UK risks losing ‘huge amounts’ of onshore wind power without repowered sites, report claims

Onshore wind news
Dun Law Wind Farm near Lauder in the Scottish Borders, near Edinburgh. Photographer: Mike Wilkinson/Bloomberg News

The UK could put “huge amounts” of onshore wind power at risk if it chooses not to repower existing projects, according to a new report.

Today’s report by energy trade body RenewableUK claims that the UK stands to lose more than eight gigawatts (GW) of onshore wind generation if sites are not upgraded, almost a fifth (17.5%) of the country’s entire power output.

The study argues that existing projects need to be repowered “with more powerful turbines on existing wind farm sites”.

The UK’s first commercial wind farms were developed in the 1990s and were built to operate for 20-25 years, with many now not fit for purpose.

However, onshore wind development has been hampered by a lack of UK Government support since 2015.

RenewableUK warn that if the UK Government fail to support repowering of existing sites then an equivalent power gap of up to five million homes could open up.

It also claims it could see the UK “falling further behind” on meeting climate targets.

RenewableUK’s deputy chief executive Emma Pinchbeck said: “This should be an easy win on climate change that cuts emissions and secures cheap power for consumers.

“The public mood is for more urgent action to tackle climate change and this is a concrete example of where government can act to avoid backsliding on progress against our carbon reduction targets.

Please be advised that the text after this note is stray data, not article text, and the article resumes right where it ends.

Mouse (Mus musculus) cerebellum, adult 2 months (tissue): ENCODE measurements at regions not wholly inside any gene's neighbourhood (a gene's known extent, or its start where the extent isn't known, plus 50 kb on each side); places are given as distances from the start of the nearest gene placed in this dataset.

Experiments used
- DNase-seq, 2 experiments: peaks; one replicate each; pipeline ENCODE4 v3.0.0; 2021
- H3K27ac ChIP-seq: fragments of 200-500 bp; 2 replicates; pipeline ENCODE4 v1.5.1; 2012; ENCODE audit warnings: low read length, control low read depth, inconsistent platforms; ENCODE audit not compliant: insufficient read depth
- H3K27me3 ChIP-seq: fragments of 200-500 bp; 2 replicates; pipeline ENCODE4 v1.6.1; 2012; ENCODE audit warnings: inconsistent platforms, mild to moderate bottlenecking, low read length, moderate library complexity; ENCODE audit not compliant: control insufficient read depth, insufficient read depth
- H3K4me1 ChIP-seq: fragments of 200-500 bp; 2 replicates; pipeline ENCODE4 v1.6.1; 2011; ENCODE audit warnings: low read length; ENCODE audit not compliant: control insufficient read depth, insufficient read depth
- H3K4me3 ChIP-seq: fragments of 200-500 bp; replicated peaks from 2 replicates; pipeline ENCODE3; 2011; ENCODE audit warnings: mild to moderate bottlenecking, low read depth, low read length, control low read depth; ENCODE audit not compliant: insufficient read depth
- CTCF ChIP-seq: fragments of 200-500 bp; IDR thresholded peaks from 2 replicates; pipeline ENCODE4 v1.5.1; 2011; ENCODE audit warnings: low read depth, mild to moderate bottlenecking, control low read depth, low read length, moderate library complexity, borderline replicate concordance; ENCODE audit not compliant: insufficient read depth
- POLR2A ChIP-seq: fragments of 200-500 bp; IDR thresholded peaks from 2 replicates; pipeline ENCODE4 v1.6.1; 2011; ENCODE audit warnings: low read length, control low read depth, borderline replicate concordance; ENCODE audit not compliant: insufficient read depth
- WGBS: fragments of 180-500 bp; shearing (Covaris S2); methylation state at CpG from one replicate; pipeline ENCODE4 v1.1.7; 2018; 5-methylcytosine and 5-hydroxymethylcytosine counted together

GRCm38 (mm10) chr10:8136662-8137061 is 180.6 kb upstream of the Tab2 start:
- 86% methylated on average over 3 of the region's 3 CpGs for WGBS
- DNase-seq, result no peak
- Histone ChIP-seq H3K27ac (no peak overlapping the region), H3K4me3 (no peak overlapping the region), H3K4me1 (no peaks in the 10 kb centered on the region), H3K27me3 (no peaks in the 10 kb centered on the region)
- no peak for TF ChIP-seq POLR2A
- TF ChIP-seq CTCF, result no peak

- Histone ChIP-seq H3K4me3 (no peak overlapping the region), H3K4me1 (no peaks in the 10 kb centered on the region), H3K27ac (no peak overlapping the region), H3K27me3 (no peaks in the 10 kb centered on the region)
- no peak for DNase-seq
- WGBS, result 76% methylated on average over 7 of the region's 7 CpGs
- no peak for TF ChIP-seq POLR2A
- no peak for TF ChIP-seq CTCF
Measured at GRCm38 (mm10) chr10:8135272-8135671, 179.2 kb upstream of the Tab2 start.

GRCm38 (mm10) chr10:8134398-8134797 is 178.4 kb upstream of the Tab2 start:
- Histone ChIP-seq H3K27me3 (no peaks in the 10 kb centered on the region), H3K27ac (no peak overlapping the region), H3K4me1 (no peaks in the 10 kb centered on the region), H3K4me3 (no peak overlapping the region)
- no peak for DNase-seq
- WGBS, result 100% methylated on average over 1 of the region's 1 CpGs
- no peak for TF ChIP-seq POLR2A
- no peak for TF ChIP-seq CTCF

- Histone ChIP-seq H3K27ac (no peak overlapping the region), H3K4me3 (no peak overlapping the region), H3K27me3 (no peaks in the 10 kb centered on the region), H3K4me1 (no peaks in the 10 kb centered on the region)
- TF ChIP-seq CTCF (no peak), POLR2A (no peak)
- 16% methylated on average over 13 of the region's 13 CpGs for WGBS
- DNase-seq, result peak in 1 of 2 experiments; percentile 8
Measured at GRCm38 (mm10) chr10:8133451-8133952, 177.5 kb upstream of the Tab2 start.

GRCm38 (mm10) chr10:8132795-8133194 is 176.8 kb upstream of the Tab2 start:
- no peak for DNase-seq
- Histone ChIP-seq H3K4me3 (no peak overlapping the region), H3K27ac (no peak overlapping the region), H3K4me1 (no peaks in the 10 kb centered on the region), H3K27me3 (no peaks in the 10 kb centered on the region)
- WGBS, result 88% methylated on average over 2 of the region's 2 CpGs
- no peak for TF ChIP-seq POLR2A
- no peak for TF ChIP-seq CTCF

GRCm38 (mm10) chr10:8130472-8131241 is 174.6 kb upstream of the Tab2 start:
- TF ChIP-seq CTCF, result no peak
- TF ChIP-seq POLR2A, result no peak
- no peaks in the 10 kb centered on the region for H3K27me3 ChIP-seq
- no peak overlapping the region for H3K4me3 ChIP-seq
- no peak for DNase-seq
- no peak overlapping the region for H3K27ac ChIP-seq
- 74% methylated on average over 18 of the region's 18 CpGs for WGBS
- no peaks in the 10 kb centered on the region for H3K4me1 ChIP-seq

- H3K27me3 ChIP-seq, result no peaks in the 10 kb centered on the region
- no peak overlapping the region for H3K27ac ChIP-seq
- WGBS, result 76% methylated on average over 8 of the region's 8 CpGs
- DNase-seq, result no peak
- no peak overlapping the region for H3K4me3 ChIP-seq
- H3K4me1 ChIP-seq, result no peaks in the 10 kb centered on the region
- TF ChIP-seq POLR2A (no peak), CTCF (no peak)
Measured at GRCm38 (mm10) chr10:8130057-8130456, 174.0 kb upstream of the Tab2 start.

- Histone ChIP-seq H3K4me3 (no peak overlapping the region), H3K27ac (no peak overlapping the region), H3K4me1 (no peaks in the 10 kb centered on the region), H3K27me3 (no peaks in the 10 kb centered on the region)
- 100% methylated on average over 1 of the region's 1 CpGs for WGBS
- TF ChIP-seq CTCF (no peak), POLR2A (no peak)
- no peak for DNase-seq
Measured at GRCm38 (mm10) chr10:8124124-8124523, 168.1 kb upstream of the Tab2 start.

“We need to see positive policies in place that will keep Britain powered up with clean, affordable electricity.”

Under the report’s ‘optimum scenario’ 12GW of replacement onshore wind capacity could be installed, filling the energy gap by powering nearly eight million homes a year while contributing to climate targets.

Under the study’s ‘low scenario’, however, just 2.76GW of new capacity would be installed – a net loss of 5.5GW – due to fewer successful planning applications and smaller turbines being used.

Ms Pinchbeck added: “Without new policies from government we risk losing huge amounts of renewable energy, so repowering onshore wind is critical to cutting our carbon emissions and closing the looming energy gap.

“Upgrading our infrastructure with modern onshore turbines is good for consumers, as onshore wind is the cheapest form of new electricity available, and brings investment to communities around the UK.”